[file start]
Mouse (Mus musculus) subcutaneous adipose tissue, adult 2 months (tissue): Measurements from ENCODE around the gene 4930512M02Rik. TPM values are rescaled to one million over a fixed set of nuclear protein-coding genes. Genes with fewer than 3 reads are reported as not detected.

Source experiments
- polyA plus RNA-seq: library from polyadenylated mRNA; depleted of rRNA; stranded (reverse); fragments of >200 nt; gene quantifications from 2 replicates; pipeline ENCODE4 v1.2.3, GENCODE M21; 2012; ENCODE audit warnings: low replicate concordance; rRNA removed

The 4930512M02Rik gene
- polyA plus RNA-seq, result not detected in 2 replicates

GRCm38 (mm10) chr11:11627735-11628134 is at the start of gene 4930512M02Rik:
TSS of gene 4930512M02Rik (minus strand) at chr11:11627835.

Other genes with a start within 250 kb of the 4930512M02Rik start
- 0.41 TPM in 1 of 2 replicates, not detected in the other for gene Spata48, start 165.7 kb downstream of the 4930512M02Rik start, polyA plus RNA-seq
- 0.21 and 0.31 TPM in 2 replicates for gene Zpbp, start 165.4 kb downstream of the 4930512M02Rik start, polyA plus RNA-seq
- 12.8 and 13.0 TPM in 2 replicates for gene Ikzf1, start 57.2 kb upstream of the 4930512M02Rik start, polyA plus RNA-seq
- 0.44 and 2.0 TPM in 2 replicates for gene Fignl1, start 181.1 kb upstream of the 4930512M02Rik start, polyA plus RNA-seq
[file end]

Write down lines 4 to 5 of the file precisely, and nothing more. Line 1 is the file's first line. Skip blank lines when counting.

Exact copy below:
The 4930512M02Rik gene
- polyA plus RNA-seq, result not detected in 2 replicates